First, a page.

My oldest suggested last night that I write about learning spelling and grammar.
First, a little bit of background to the request.
We have been associated with a local homeschooling group for many years. I started the e-mail list for the group way back when, before most people were online. I met with some resistance, too, from people who didn't think most people would be interested. Now, years later, the group exists primarily through that list.
When I started the list (I didn't start the group, that had happened several years earlier), we also had a print newsletter that went out, and had a couple of "meetings" each year. In between, we had a park group that met weekly, ice skating in the winter, and for a while, we had an indoor play group get together.
Most of the families involved back then were unschoolers, and those who weren't, were pretty relaxed about things. We didn't have many people who were doing "school at home" or such things. The group had no actual "leadership," and no specific requirements to join. It was VERY loosely organized, and that was what people were happy with.
Several years ago now (maybe ten? give or take) things shifted. We started to get a lot more people, and a lot of those people were very interested in organized classes and activities. A fairly large group of families started a learning co-op, rented a space, and offer parent-taught classes on a semester basis. They have a wide variety of things they offer... none of which my kids had any interest in whatsoever.
Now, most of the unschoolers in the group have either grown up, or split off to do their own thing. Although the group still has "unschoolers" in the name, it isn't, really, at all an unschoolers' group. I think it's time the name is changed, to avoid confusion.
One of the obvious signs of this shift in style, in priority, in philosophy, is that many of the posts to the e-mail list are asking for suggestions for textbooks or curriculum. People discuss this math book, or that class, or some method of teaching. Most of these posts are of no interest or use to us, so we don't pay a lot of attention. My role on the list has changed from "active participant" to "hall monitor."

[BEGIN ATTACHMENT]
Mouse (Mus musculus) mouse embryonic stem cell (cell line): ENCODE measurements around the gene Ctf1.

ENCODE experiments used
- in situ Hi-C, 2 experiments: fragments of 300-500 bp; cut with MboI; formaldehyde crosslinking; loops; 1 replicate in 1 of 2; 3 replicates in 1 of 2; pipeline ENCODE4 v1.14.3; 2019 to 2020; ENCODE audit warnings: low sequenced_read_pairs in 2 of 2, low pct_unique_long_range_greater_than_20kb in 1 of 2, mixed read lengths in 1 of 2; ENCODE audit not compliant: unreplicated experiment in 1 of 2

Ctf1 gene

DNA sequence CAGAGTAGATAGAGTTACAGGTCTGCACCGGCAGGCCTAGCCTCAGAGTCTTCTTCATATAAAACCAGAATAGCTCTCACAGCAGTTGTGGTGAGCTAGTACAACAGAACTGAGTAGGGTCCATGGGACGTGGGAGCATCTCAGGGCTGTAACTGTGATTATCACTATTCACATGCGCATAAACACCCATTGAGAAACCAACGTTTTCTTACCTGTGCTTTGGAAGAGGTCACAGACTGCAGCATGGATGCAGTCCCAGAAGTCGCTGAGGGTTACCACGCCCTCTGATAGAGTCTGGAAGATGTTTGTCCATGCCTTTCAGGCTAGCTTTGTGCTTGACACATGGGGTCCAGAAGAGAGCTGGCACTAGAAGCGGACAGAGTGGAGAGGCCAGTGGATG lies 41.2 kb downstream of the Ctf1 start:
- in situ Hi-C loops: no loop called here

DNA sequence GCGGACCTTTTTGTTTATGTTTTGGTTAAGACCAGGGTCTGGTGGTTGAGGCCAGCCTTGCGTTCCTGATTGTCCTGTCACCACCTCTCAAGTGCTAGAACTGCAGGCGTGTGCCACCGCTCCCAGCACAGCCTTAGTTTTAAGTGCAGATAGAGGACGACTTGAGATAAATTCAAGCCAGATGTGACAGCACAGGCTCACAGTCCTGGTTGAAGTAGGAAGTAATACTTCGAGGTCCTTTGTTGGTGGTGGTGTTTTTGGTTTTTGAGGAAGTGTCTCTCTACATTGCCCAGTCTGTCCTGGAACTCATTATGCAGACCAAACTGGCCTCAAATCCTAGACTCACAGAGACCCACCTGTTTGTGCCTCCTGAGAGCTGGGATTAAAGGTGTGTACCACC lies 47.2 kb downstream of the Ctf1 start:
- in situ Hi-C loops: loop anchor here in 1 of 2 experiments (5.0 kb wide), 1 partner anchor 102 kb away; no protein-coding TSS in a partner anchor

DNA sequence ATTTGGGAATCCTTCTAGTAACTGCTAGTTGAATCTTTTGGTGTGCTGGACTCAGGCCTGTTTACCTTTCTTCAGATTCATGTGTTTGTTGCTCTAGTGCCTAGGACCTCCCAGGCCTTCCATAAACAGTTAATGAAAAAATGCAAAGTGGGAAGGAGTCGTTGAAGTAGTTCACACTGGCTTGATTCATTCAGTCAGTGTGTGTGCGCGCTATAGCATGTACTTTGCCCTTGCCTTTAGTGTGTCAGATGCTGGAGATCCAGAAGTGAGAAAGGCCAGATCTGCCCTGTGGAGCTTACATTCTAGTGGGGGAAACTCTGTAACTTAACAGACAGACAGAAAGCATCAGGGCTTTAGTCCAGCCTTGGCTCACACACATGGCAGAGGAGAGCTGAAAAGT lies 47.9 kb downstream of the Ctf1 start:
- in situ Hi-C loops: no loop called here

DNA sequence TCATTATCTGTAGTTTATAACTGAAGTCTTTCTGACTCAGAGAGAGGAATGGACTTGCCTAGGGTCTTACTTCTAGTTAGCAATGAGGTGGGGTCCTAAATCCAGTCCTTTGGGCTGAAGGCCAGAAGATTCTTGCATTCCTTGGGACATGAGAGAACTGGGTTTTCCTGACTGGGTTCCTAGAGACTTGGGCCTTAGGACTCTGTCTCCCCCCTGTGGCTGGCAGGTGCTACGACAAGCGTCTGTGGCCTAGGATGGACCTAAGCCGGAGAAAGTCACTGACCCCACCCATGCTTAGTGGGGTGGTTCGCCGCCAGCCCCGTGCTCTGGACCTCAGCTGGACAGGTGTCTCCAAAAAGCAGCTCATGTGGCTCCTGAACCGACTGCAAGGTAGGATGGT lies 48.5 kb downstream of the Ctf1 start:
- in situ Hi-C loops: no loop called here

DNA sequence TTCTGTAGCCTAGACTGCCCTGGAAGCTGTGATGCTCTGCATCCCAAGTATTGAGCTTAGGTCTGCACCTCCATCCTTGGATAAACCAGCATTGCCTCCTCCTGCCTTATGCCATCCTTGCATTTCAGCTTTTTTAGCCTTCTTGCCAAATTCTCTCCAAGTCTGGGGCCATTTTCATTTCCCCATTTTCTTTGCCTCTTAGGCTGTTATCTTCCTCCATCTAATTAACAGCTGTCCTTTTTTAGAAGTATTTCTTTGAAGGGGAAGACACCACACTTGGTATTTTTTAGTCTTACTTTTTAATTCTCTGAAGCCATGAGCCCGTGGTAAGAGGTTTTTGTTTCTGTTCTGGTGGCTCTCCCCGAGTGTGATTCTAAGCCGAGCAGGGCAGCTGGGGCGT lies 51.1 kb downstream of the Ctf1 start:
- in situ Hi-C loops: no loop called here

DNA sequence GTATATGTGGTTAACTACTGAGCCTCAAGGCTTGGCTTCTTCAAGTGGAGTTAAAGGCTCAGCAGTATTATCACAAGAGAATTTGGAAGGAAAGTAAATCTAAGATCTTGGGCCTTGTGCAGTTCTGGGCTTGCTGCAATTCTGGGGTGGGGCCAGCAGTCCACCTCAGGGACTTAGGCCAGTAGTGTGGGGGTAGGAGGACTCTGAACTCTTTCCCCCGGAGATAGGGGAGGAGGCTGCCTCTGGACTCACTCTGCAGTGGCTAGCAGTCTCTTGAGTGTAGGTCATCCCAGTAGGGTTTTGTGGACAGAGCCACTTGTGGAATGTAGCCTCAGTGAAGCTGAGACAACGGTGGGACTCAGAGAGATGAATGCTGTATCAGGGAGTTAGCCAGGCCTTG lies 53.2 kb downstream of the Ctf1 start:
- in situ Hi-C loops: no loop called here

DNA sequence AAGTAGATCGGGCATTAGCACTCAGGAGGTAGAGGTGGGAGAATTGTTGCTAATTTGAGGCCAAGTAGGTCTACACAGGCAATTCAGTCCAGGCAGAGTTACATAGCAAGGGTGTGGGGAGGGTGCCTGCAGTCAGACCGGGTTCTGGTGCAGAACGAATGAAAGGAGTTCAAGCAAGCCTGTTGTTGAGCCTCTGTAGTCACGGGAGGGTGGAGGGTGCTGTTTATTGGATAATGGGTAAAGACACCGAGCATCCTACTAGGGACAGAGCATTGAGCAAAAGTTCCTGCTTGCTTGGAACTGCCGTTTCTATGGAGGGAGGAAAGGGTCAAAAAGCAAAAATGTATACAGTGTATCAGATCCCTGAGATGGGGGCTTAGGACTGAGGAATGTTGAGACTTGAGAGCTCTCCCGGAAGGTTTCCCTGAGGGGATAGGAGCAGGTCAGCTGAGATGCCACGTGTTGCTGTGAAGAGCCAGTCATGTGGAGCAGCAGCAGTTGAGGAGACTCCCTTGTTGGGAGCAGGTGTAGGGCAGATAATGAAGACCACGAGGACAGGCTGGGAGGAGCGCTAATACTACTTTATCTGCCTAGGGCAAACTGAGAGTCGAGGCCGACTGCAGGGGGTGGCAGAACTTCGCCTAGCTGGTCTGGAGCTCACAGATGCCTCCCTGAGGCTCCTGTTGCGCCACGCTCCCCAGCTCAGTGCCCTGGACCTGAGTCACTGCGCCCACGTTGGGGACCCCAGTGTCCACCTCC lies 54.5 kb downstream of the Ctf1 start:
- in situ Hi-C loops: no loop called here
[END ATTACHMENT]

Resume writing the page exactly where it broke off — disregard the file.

Recently, there has been a discussion of how to teach grammar. How to teach spelling. What drills should we use? What grammar or style manual?
My son, who is also on the list, saw those posts and suggested I write something here about how we have addressed this need. Since he asked, I'll make a list here.
First, understand that we didn't do ANY of these things in order to learn anything in particular. We did them -and still do them- because we enjoy them.
1. Read. A lot. Read everything. When asked what they like to read, most of us would say something on the order of "words, printed on pages." We like to read pretty much anything and everything, from serious medical reference books, to "trashy" novels, to the cereal box.
2. Play with language. This involves many different activities.and this is the part my son wanted me to write about.
Our family suffers from a condition someone once called "pun tourettes." An uncontrollable urge to pun, often badly, and in public.
Mad Libs. Buy the books, or make your own. There are also apparently a bazillion of them available online.
Schoolhouse Rock. I watched this when it was originally on TV, on Saturday mornings. Now you can get them all on DVD. Conjunction Junction and Interjections! are classics. I confess a fondness for Mr. Morton. I never saw that one as a kid, and you may not have either. Go check it out.
Make up new words to songs. Pay attention to making them both rhyme and scan (the new words must fit the same rhythm as the original). It's best if you can do this on the fly, rather than sitting down to come up with them ahead of time. That's part of the fun, trying to think fast enough to get the words to FIT. Some people find this much easier than others, but with practice, it gets better.